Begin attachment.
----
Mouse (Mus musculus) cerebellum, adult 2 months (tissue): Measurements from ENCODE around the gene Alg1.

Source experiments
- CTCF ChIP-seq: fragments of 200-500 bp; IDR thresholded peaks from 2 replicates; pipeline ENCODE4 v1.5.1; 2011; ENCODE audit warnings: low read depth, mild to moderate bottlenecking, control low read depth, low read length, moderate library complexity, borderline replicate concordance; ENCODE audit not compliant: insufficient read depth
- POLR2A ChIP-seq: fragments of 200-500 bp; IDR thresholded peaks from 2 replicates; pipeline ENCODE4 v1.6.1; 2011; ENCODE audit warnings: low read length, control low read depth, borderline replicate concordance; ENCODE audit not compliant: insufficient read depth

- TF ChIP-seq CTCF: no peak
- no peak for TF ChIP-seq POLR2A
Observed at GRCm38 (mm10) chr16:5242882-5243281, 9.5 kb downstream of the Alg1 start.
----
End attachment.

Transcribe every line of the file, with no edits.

Mouse (Mus musculus) cerebellum, adult 2 months (tissue): Measurements from ENCODE around the gene Alg1.

Source experiments
- CTCF ChIP-seq: fragments of 200-500 bp; IDR thresholded peaks from 2 replicates; pipeline ENCODE4 v1.5.1; 2011; ENCODE audit warnings: low read depth, mild to moderate bottlenecking, control low read depth, low read length, moderate library complexity, borderline replicate concordance; ENCODE audit not compliant: insufficient read depth
- POLR2A ChIP-seq: fragments of 200-500 bp; IDR thresholded peaks from 2 replicates; pipeline ENCODE4 v1.6.1; 2011; ENCODE audit warnings: low read length, control low read depth, borderline replicate concordance; ENCODE audit not compliant: insufficient read depth

- TF ChIP-seq CTCF: no peak
- no peak for TF ChIP-seq POLR2A
Observed at GRCm38 (mm10) chr16:5242882-5243281, 9.5 kb downstream of the Alg1 start.